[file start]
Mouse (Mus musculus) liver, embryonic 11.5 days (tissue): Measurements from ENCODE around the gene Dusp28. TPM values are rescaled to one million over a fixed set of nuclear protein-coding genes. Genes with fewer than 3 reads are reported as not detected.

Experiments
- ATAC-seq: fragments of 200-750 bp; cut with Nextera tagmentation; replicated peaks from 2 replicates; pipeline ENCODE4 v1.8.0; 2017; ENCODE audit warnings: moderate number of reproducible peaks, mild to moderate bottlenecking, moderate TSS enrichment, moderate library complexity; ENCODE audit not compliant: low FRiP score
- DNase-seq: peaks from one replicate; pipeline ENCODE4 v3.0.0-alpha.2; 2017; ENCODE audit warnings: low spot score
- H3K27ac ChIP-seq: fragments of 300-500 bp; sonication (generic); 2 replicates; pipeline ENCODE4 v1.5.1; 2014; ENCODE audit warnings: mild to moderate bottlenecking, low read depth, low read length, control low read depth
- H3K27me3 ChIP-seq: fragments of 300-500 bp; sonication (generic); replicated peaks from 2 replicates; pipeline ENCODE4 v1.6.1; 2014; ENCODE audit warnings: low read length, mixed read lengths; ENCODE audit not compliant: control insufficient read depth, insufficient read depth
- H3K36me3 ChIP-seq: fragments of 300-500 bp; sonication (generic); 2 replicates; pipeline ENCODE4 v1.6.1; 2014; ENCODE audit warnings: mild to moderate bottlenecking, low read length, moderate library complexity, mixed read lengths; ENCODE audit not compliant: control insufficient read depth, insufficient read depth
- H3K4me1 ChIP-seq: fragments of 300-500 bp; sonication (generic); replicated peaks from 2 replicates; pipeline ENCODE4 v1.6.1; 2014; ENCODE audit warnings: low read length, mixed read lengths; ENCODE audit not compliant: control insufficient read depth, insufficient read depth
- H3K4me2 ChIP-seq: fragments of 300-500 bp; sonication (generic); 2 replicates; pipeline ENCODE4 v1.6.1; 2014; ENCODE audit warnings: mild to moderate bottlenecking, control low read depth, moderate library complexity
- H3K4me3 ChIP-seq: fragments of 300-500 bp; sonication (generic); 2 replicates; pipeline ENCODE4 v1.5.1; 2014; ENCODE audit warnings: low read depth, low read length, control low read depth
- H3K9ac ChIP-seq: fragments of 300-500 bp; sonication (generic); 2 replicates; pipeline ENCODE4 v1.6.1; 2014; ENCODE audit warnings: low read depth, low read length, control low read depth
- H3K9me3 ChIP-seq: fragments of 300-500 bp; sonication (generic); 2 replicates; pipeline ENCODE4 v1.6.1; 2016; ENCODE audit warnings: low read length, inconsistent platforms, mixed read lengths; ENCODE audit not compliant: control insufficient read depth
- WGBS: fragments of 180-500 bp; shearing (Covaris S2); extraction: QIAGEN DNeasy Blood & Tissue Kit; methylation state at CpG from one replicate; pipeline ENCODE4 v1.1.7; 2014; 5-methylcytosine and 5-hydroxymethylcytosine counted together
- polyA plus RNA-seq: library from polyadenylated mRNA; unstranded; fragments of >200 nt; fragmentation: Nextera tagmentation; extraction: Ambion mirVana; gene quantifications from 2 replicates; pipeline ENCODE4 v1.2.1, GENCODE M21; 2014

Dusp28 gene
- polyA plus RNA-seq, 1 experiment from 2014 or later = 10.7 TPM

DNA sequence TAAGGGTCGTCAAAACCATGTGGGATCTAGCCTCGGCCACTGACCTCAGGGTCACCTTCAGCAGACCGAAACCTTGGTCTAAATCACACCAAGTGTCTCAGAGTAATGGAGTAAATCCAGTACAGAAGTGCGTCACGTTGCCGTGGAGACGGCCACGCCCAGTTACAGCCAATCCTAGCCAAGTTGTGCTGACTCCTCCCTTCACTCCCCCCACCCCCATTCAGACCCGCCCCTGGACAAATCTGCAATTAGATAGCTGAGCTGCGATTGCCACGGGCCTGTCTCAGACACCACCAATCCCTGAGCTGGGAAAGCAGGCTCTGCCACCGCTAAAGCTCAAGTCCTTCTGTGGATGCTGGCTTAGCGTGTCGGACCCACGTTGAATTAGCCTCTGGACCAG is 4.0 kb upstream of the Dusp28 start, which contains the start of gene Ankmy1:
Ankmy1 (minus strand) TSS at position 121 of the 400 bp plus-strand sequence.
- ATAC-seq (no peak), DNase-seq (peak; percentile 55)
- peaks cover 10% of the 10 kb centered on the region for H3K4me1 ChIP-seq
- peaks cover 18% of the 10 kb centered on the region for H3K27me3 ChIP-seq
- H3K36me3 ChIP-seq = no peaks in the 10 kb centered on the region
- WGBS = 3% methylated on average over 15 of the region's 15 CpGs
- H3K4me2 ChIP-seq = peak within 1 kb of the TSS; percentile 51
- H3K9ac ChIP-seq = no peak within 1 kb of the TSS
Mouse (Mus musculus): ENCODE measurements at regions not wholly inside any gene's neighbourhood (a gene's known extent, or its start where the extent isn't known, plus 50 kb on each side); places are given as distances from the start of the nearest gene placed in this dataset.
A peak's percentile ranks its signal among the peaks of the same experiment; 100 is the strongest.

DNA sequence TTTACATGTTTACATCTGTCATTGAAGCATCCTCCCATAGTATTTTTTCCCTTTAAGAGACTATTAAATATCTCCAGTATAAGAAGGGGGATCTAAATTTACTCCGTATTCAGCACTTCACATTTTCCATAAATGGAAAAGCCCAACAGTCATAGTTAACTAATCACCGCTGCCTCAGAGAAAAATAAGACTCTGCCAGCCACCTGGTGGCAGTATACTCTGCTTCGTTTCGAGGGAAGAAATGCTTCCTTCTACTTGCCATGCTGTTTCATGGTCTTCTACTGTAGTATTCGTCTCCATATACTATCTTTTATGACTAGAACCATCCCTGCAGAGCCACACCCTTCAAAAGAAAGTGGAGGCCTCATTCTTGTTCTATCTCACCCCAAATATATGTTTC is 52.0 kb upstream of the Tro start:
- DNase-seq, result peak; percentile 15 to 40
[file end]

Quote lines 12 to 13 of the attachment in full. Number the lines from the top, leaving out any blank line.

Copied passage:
- H3K9me3 ChIP-seq: fragments of 300-500 bp; sonication (generic); 2 replicates; pipeline ENCODE4 v1.6.1; 2016; ENCODE audit warnings: low read length, inconsistent platforms, mixed read lengths; ENCODE audit not compliant: control insufficient read depth
- WGBS: fragments of 180-500 bp; shearing (Covaris S2); extraction: QIAGEN DNeasy Blood & Tissue Kit; methylation state at CpG from one replicate; pipeline ENCODE4 v1.1.7; 2014; 5-methylcytosine and 5-hydroxymethylcytosine counted together